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Sir Robert Walpole moves into 10 Downing Street

60 second histories
by: Squaducation date: 22 Sep

Sir Robert Walpole Moves in to 10 Downing Street


  -  22nd September 1735  -  


When you think of grand palaces and homes of the leaders of nations you think about the impressive White House in Washington, the Elysee Palace in Paris, the Kremlin in Russia or the Quirinal Palace in Rome. You don’t tend to think of a terraced house in a London cul-de–sac. Admittedly the Prime Minister of Great Britain and Northern Ireland is not the head of state but s/he lines up alongside the other world leaders.


The area around Downing Street has been occupied since Roman times. The Saxon and Normans built on this area with King Canute and Edward the Confessor having royal palaces here. The building of the large abbey by Edward the Confessor, completed in 1066 just before his death, helped to cement its place as the centre of government.


The first known building occupying that site is thought to be the Axe brewery, owned by the Abbey of Abingdon. It fell into disuse by the early 1500s. At around the same time Henry VIII was carving out a new palace at Whitehall. He had earlier confiscated York House from Cardinal Thomas Wolsey in 1530 after Wolsey had failed to obtain the divorce Henry so craved from Catherine of Aragon. Having been accused of treason Wolsey was making his way north, to his trial, but died at Leicester on the way. On the site of this Henry developed a large royal estate equipped with tennis courts, fine buildings and beautiful grounds.


The first domestic house on the site of 10 Downing Street was leased to Sir Thomas Knyvet in 1581 by Queen Elizabeth I. Thomas was an M.P. and the Justice of the Peace for Westminster. His claim to fame is as the man who arrested Guy Fawkes and he became a firm favourite of James I. On his death the house passed to his niece, Elizabeth Hampden who was resident there for 40 years. There is political history with the Hampden family. Elizabeth’s son, John, was one of the key M.P.’s who opposed Charles I that led to the Civil War in the 1640s. He was one of 5 Members of Parliament who Charles I tried to arrest in 1642 by entering the chamber of the House of Commons with a group of soldiers. The 5 had been tipped off and had already fled. It is rather appropriate to think that this key parliamentarian lived in 10 Downing Street.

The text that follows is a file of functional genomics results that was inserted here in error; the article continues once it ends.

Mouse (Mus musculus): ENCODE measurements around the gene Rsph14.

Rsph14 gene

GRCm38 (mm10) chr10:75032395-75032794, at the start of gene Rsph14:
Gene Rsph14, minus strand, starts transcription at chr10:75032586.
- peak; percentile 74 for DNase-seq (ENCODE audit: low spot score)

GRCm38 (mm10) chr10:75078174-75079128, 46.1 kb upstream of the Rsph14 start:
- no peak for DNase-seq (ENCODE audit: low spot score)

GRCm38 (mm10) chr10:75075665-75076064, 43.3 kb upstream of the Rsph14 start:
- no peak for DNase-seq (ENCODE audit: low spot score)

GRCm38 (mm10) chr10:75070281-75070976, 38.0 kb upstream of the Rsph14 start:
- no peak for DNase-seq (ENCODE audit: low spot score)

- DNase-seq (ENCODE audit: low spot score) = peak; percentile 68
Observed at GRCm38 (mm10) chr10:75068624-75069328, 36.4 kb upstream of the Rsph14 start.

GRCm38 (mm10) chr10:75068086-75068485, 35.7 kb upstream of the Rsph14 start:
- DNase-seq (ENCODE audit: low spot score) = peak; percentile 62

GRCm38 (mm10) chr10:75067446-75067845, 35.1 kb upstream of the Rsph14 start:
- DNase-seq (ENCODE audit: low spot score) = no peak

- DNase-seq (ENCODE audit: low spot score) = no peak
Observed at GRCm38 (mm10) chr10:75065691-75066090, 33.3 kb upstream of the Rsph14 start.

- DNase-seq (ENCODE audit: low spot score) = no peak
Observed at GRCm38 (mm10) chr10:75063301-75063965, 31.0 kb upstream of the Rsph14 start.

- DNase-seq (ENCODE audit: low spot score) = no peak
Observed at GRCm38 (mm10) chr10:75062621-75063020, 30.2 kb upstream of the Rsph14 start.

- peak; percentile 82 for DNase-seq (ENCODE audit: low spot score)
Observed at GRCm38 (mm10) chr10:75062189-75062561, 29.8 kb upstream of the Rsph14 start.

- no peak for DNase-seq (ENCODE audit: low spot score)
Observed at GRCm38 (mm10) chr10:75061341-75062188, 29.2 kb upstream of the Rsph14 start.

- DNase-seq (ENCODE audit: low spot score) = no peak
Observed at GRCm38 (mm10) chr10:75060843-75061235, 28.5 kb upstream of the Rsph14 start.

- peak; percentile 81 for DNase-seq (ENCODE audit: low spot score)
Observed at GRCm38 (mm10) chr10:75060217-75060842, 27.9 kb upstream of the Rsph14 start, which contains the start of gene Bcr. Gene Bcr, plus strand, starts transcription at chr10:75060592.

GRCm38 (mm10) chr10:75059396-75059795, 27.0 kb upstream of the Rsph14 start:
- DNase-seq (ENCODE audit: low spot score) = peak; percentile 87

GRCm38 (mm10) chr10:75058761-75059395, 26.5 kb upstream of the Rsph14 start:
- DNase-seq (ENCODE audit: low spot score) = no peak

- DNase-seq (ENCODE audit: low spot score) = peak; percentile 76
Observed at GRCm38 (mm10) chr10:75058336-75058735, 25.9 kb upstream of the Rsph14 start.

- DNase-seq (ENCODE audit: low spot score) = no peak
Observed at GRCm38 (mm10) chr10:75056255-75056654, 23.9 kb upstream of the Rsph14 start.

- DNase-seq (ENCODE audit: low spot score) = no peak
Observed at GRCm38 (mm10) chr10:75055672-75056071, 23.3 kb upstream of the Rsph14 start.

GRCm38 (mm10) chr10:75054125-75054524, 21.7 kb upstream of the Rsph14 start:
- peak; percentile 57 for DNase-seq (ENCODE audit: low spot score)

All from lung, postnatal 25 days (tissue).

John Hampden died of his wounds after the Battle of Chalgrove Field on 24th June 1643. Elizabeth Hampden was still in residence however when Charles II returned in 1660. The house was known as Hampden House. The history then changes as Sir George Downing bought the lease to the buildings and asked his friend Sir Christopher Wren to re-design it.


Downing was born in Ireland and brought up in New England, graduating from Harvard – one of the first to do so. Although he was Cromwell’s chief intelligence officer and British Ambassador to The Hague, he nimbly changed sides in 1660, after the Restoration, and pledged his allegiance to Charles II. It was in 1682 that he bought the lease and set about designing a cul-de-sac, intending to make as much money from this property development as possible. Downing, although a most competent diplomat, was not well liked. Samuel Pepys called him a ‘perfidious rogue’.


The 15 terraced houses were poorly constructed – a fact alluded to by Winston Churchill when he lived there. He said that the houses were ‘Shaky and lightly built by the profiteering contractor whose name they bear’. They were cheaply built, with shallow foundations on boggy ground.


The numbering was rather haphazard and the house we know as 10 today was originally number 5 – although many of the houses were better known by the people who lived in them. The current number 10 became so in 1779. Other residents of the house included the Countess of Yarmouth, Lord Lansdowne and the Earl of Grantham among others. The present Number 10 is actually made up of two houses – the one in Downing Street and a much grander house at the back, overlooking Horse Guards Parade that was built slightly earlier in 1677 and was lived in by Charles II’s daughter, the Countess of Lichfield. She was not happy that her view was being ruined and that these cheap terraced houses now looked into her own house.